The free Zelle payment app is extremely popular because it allows users to transfer funds directly between bank accounts free of charge. But Zelle’s popularity – a collaboration between Capital One, JP Morgan Chase and other leading banks – has also made it a major target for fraud.

Stories of Zelle users losing thousands of dollars in money laundering scams continue make titles.

IN letter of 26 AprilSenator Elizabeth Warren and Robert Menendez, both members of the Senate Banking Committee, asked Zelle’s parent company, Early Warning Services, about “the extent to which Zelle allows fraud to thrive and the steps your company takes to increase protection. consumers and help consumers recover lost funds. “

Read on to learn how Zelle works, how criminals use it to defraud consumers, and what to do if you fall victim to Zelle’s scam.

What is Zelle and how does it work?

Zelle is a peer-to-peer (P2P) payment service created by a consortium of major US banks, including Bank of America, Chase, Capital One and Wells Fargo. He does not charge fees and works with almost 1500 banks and credit unions.

Designed to compete with other electronic payment services such as PayPal, Venmo and Cash App, Zelle allows banks to process random electronic transfers without paying any fees to third parties. Customers whose banks do not support Zelle can link a debit card to the Zelle app.

Last year, people sent $ 490 billion through Zelle, more than twice as much as $ 230 billion to Venmo, The New York Times reported.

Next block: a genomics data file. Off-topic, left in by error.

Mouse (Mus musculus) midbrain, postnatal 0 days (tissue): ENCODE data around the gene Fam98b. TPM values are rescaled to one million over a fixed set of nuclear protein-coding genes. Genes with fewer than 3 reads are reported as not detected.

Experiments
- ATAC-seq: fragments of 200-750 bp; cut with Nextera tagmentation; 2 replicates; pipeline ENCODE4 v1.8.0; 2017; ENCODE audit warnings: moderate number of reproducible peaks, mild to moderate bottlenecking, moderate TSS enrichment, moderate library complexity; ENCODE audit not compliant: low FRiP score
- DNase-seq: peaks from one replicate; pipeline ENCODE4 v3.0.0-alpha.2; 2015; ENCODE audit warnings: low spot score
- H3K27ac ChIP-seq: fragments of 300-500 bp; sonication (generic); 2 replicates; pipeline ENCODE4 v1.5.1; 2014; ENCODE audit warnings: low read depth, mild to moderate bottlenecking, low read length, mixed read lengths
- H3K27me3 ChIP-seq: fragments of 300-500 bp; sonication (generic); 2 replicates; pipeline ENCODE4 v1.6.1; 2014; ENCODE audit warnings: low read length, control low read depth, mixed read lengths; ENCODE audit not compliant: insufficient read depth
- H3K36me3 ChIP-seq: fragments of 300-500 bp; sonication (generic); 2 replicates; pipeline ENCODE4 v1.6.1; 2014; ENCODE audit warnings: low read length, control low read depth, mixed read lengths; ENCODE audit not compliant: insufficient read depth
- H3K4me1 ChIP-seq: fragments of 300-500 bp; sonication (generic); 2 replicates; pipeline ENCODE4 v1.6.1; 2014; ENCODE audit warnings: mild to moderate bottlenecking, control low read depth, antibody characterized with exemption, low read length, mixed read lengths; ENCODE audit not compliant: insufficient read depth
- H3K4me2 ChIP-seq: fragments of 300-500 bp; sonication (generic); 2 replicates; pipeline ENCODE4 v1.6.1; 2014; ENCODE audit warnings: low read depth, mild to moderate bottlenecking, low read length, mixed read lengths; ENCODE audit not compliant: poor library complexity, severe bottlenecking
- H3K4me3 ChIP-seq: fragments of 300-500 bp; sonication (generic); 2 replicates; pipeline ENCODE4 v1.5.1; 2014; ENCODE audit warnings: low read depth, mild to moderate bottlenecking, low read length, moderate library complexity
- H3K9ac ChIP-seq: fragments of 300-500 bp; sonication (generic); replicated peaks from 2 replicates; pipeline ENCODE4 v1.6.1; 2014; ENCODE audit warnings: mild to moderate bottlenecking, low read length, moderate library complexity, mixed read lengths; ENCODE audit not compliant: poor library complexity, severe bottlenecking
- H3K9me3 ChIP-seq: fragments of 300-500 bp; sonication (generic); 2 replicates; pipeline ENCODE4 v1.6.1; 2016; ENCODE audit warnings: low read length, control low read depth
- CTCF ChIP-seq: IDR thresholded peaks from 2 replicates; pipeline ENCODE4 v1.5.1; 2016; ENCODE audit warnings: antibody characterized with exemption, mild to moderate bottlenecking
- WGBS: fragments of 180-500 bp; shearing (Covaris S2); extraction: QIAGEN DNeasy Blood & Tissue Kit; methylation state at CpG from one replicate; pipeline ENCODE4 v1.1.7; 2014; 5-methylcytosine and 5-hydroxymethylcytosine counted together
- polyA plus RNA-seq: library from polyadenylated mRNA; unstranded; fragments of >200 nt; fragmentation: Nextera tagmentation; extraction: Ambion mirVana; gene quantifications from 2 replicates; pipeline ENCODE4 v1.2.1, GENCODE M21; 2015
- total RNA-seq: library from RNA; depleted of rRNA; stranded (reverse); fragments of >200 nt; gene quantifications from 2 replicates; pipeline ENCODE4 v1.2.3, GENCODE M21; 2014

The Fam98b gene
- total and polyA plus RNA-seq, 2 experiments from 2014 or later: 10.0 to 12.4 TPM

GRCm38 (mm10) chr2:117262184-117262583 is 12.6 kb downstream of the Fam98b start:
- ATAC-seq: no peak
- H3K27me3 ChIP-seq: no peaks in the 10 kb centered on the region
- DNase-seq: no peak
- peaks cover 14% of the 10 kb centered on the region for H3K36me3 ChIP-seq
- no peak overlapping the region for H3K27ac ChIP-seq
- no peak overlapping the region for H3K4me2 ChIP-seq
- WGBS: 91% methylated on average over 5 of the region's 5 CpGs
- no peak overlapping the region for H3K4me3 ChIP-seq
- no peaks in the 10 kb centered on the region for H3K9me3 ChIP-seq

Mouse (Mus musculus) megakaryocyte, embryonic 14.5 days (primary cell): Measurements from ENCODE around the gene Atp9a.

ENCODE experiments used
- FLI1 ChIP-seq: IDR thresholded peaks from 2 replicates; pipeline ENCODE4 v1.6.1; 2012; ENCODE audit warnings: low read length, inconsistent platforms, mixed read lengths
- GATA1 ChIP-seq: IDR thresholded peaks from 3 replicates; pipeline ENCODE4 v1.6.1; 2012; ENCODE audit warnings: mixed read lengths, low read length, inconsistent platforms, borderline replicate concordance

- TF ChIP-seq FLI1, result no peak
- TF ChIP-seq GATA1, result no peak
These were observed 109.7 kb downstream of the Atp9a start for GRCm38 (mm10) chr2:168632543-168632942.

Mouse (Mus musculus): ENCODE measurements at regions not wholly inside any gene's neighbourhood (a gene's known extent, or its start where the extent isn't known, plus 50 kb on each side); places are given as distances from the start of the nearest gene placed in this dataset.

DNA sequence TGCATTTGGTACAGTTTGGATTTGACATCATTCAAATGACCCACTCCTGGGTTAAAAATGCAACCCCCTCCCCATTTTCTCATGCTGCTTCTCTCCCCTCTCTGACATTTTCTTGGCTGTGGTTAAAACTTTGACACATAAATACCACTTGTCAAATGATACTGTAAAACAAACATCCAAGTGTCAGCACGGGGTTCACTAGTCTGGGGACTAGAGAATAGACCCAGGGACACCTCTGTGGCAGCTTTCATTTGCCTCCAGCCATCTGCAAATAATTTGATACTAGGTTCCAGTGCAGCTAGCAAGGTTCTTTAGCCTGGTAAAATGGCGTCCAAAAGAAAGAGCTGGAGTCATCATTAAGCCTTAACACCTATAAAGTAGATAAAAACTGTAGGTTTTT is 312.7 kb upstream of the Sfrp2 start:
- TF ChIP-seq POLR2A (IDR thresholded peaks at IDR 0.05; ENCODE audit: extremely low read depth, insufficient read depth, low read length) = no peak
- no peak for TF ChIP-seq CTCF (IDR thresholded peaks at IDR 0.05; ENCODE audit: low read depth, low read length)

Zelle allows users to send money electronically to anyone: All you need is a recipient’s email address or US phone number to transfer funds. The transactions are instantaneous and irreversible after completion, which makes Zelle very attractive to criminals.

What happens when Zelle cheats?

More than reported Zelle scams consist of clean social engineering: manipulating people with fraudulent information and intimidation tactics. Fraudsters use false statements and statements to make people unknowingly allow remittances.

A common scam involves an email or text message asking the user to confirm a large, counterfeit Zelle payment. When the user replies that he has not authorized the transfer, the fraudster makes a phone call, pretending to represent the bank and falsifying the phone number of the financial institution. They translate the caller through false instructions on how to cancel unauthorized claims, which instead actually transfer money to criminals.

Another popular scam begins with a message claiming that your bank account has been compromised and that you need to take immediate action to resolve the issue. If you answer, fraudsters follow a phone call, pretending to be your bank and directing you through the money transfer process.

Along with disguising your bank, fraudsters can also pose as institutions such as utilities. A woman in Lorraine, Ohio is facing threats to interrupt the service from someone posing as her electricity company, who then demanded payment from Zelle to keep the power.

Former Major League Baseball baseball Keith Hernandez has come across almost the same utility scam. He was targeted by a fraudster who claimed to represent Florida Power & Light:

How can I protect myself from Zelle scams?

Since most Zelle scams are socially designed, there are specific steps you can take to avoid them.

Do not reply to unsolicited text messages or emails.
This advice applies to all alleged fraud, not just those involving Zelle. If you receive a message that it is from your bank, but you did not contact them first, do not respond. Instead, call your financial institution directly to inquire about your account and any security issues.

Assuming there are no problems with your account, you can also inform your bank that you have been phished. If you have provided any personal information due to phishing attempts, you may work with your bank to protect your account.